Practically, you may run into issues when your insurer asks who owns the car (noting that an incorrect answer may invalidate your insurance and a correct one might lead to them putting your business into the "too complicated to bother with" category).
    I would love to know where you came up with the idea that crown owns someone’s estate just because the named executors had renounced.
    I would be inerested to know who you think owns the estate.  Normally it passes to the executor at the moment of death, but if the executor renounces without intermeddling then it is as if that never happened.

    All property has to be owned by someone so who is that someone in this case?

    I suspect that looking at some Letters of Administration would reveal who the holder is administering on behalf of.
  • Ugh this seems very confusing. I’m a one of 2 main beneficiaries and next of kin so the executors who renounced told me and the other beneficiary to administer the Will. I have to admit I never thought how difficult simple parts of that job would be! They made it sound simple. 

    Right now I am just trying to ensure that assets are safe by insuring them. I am getting house insurance quotes (have temp cover) and just wondering how I cover the car when its temp cover runs out soon. No insurance will cover the car because it is not registered in my name. It is off road I just worry about it being stolen etc or just it devaluing, it would be better for the estate if it were sold sooner. DVLA have not got back to me on what to do. 
  • LuckyTree said:
    Ugh this seems very confusing. I’m a one of 2 main beneficiaries and next of kin so the executors who renounced told me and the other beneficiary to administer the Will. I have to admit I never thought how difficult simple parts of that job would be! They made it sound simple.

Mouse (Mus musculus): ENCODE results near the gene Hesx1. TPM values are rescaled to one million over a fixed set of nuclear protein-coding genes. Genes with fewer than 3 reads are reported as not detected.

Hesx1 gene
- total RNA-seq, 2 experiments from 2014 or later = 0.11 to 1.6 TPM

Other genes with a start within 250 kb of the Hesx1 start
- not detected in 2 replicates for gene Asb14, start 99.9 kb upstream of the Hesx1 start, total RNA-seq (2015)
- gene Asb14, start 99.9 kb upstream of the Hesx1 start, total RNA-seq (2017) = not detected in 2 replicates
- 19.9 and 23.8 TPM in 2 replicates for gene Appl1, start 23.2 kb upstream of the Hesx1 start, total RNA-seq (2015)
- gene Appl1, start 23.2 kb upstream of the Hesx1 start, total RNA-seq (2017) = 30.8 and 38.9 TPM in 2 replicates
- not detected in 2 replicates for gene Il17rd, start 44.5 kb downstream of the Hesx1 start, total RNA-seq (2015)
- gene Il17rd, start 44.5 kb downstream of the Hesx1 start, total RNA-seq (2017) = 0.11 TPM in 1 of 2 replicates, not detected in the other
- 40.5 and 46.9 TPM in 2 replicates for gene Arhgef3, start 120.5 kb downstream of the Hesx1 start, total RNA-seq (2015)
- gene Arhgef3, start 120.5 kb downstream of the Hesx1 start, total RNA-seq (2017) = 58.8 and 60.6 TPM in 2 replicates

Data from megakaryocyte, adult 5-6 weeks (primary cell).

Right now I am just trying to ensure that assets are safe by insuring them. I am getting house insurance quotes (have temp cover) and just wondering how I cover the car when its temp cover runs out soon. No insurance will cover the car because it is not registered in my name. It is off road I just worry about it being stolen etc or just it devaluing, it would be better for the estate if it were sold sooner. DVLA have not got back to me on what to do. 
    As the two beneficiaries are also administering the estate there is absolutely no issue with you disposing of any asset within the estate that does not require LOA. You are doing nothing wrong and there is zero chance of you getting into legal trouble in doing this.
  • doodling said:
    Hi,
    doodling said:
    Hi,

    In theory the estate is owned by the Crown in some form (I think!).  Until you have those letters then in theory selling items from the estate constitutes some form of fraud and/or theft (you are selling something you don't own and don't have permission to sell).

    Note that very many intestate estates (albeit usually low value ones) are managed by people without letters of administration so it appears that the Crown has a very relaxed approach to people dealing with estates without getting letters of administration and consequently I wouldn't worry about it too much.

    Practically, you may run into issues when your insurer asks who owns the car (noting that an incorrect answer may invalidate your insurance and a correct one might lead to them putting your business into the "too complicated to bother with" category).
    I would love to know where you came up with the idea that crown owns someone’s estate just because the named executors had renounced.